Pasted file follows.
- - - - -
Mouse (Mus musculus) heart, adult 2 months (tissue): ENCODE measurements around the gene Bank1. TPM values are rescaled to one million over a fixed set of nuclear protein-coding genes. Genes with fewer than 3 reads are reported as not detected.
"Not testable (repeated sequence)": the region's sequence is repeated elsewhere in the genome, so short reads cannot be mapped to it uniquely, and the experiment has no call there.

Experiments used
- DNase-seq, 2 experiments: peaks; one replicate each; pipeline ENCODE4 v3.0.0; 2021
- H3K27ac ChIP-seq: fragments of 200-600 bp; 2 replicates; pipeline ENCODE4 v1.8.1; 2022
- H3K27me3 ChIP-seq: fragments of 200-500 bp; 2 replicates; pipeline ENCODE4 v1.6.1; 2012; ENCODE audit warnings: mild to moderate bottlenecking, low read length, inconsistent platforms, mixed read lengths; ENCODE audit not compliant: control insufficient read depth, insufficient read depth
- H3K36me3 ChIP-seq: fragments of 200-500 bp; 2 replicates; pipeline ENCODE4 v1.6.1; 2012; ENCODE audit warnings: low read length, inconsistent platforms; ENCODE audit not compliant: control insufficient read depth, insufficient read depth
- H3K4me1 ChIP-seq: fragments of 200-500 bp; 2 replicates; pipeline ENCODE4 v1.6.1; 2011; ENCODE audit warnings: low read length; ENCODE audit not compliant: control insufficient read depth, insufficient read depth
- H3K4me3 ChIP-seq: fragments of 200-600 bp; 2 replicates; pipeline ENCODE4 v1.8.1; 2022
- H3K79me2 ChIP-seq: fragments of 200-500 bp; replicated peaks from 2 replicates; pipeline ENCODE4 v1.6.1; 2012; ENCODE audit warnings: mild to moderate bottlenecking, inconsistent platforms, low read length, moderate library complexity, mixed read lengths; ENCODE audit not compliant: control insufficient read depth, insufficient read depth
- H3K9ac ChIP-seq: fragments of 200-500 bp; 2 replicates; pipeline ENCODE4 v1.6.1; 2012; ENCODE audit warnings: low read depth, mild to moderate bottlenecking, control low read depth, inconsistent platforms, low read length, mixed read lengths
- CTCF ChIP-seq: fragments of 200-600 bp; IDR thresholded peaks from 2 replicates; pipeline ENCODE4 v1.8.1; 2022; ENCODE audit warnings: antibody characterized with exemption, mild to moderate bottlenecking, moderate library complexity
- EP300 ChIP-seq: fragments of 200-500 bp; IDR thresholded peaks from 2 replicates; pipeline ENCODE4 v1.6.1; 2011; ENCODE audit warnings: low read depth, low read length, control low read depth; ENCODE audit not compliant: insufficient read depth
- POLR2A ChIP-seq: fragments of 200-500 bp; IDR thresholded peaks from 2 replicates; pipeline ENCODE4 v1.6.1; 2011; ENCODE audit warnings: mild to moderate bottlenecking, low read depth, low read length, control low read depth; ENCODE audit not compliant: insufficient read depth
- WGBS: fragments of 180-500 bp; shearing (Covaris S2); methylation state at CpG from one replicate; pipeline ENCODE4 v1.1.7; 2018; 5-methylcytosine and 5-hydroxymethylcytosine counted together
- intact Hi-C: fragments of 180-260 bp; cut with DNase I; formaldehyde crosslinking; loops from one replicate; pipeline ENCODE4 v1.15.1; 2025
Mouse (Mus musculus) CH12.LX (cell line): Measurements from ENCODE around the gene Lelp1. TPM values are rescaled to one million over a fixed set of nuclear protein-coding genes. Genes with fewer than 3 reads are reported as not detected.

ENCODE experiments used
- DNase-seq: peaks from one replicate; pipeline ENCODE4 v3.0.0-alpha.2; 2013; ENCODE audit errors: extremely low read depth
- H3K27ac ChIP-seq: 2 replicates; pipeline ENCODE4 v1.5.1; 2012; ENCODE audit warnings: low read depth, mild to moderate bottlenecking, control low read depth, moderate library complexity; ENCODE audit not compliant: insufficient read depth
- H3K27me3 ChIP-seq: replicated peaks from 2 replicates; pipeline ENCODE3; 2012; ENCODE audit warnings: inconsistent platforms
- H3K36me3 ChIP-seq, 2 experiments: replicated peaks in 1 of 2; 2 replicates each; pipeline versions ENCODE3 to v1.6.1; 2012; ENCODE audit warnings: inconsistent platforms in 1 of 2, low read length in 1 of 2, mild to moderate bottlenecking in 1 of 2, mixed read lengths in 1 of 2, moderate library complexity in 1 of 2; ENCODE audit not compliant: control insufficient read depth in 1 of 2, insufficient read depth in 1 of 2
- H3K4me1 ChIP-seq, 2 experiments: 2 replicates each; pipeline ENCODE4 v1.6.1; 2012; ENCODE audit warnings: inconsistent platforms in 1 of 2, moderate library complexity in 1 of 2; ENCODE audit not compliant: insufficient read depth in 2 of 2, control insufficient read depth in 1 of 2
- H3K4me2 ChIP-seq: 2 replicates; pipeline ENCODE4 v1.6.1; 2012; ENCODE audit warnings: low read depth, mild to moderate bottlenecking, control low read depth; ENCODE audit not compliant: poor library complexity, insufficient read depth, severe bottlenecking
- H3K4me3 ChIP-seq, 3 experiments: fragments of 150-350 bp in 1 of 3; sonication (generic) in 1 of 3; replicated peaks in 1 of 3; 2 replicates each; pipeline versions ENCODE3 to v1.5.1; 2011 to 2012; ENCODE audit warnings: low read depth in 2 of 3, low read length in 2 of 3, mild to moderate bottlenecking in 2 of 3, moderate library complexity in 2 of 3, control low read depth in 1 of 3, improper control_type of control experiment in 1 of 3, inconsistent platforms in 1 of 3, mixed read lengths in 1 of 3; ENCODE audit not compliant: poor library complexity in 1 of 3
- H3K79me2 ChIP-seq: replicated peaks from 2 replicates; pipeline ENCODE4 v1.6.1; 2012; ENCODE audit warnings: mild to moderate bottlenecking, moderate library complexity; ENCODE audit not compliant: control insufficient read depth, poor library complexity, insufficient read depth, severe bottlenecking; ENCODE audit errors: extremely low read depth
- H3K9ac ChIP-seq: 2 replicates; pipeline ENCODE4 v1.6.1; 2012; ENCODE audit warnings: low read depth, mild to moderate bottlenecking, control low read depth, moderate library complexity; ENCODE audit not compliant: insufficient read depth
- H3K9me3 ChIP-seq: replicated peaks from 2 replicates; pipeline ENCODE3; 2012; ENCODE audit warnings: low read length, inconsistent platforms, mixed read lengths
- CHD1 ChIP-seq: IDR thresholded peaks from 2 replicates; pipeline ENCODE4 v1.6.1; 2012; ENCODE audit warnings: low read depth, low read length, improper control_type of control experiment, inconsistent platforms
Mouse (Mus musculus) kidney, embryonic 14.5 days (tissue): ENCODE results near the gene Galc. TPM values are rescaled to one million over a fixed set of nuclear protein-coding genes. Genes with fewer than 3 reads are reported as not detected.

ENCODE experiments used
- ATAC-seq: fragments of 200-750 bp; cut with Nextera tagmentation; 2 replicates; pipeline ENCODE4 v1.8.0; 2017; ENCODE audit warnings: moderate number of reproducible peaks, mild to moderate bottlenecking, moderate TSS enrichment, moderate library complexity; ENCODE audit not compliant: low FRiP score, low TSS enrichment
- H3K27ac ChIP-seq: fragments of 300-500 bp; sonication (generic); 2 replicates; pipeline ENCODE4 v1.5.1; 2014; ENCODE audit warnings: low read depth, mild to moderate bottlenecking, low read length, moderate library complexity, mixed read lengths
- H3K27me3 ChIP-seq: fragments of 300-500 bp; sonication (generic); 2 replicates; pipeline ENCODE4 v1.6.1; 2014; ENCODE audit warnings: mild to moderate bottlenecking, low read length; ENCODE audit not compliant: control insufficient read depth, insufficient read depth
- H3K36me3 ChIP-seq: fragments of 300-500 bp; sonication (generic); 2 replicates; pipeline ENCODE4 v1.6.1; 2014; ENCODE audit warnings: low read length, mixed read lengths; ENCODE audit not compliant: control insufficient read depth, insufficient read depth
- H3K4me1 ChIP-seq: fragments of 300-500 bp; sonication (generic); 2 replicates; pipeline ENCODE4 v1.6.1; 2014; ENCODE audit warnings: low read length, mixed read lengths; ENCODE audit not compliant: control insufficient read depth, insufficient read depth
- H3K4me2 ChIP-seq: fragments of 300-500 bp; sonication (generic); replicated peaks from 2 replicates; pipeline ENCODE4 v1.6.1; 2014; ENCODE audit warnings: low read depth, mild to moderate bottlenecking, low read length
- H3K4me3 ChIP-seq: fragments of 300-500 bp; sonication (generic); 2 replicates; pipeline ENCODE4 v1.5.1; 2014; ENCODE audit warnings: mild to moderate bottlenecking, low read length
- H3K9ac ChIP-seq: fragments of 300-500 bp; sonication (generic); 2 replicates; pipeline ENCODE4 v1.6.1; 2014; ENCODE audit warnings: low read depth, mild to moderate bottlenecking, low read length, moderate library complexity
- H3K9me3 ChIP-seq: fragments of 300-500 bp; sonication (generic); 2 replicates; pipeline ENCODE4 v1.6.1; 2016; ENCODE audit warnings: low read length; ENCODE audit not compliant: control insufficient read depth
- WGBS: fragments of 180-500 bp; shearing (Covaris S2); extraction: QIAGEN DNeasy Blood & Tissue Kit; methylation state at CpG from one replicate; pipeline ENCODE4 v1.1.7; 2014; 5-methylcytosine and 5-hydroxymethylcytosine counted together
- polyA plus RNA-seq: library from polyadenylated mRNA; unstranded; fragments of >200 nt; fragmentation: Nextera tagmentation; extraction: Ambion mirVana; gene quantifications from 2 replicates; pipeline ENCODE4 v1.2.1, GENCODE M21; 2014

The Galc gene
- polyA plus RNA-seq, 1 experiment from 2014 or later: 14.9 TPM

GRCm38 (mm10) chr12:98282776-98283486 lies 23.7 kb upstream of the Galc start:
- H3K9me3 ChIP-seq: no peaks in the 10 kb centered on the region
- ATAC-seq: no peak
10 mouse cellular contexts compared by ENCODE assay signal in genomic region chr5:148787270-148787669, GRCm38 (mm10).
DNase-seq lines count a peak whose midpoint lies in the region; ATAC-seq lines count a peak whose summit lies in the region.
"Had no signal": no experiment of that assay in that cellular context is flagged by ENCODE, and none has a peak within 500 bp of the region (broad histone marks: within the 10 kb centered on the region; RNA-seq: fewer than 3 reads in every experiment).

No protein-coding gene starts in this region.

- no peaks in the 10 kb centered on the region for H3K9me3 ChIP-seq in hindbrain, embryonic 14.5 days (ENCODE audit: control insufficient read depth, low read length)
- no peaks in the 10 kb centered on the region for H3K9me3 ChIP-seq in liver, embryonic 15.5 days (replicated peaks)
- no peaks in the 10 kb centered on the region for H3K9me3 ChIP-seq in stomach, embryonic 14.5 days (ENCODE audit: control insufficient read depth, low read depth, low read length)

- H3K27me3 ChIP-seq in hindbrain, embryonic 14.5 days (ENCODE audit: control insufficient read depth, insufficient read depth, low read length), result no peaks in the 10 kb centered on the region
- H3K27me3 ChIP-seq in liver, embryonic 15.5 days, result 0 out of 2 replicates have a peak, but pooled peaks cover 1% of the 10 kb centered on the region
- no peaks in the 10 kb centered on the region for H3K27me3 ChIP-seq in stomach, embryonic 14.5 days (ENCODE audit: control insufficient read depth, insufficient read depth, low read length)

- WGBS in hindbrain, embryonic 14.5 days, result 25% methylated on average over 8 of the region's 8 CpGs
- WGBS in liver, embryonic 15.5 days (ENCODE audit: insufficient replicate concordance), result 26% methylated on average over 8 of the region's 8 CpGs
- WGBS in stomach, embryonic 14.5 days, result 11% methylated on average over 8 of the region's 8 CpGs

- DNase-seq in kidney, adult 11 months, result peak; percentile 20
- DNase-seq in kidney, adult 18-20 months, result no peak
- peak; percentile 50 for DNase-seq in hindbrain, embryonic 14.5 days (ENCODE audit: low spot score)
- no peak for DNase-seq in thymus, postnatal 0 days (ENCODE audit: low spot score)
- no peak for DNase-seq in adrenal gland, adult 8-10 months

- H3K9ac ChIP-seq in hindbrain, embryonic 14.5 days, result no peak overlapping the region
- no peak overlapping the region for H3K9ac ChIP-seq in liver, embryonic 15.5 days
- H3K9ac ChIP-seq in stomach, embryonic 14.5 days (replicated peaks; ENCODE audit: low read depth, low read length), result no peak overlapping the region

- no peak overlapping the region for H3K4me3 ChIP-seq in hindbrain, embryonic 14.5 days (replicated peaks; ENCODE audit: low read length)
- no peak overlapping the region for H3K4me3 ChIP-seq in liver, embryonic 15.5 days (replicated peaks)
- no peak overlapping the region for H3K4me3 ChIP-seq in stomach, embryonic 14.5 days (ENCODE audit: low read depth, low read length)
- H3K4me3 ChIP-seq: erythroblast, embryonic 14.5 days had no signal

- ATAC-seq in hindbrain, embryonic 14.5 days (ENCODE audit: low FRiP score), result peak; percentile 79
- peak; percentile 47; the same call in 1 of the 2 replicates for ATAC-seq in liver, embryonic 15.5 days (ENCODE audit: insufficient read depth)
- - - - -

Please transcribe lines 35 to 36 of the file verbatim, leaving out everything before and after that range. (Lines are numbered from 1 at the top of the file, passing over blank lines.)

- H3K36me3 ChIP-seq: fragments of 300-500 bp; sonication (generic); 2 replicates; pipeline ENCODE4 v1.6.1; 2014; ENCODE audit warnings: low read length, mixed read lengths; ENCODE audit not compliant: control insufficient read depth, insufficient read depth
- H3K4me1 ChIP-seq: fragments of 300-500 bp; sonication (generic); 2 replicates; pipeline ENCODE4 v1.6.1; 2014; ENCODE audit warnings: low read length, mixed read lengths; ENCODE audit not compliant: control insufficient read depth, insufficient read depth